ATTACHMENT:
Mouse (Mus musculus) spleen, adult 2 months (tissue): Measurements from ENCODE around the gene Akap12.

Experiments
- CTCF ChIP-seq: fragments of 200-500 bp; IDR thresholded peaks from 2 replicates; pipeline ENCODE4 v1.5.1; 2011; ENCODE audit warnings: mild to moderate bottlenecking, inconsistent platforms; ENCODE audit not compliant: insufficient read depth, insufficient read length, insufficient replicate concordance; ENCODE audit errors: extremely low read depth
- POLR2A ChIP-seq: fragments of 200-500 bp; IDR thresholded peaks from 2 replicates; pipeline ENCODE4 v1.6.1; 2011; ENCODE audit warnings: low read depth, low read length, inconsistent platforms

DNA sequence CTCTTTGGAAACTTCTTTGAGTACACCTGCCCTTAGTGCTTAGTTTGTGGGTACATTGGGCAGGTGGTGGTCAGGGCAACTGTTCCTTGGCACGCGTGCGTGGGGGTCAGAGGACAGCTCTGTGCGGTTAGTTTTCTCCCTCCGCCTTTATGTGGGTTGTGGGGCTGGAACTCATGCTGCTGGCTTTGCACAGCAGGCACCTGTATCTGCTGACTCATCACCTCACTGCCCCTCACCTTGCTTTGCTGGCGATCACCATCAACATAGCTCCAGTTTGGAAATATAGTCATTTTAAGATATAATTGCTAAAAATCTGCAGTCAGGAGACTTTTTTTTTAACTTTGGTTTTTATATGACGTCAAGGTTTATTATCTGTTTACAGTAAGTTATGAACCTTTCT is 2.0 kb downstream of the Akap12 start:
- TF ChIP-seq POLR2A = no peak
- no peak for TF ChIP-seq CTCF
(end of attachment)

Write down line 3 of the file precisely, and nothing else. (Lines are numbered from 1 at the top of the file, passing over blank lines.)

- CTCF ChIP-seq: fragments of 200-500 bp; IDR thresholded peaks from 2 replicates; pipeline ENCODE4 v1.5.1; 2011; ENCODE audit warnings: mild to moderate bottlenecking, inconsistent platforms; ENCODE audit not compliant: insufficient read depth, insufficient read length, insufficient replicate concordance; ENCODE audit errors: extremely low read depth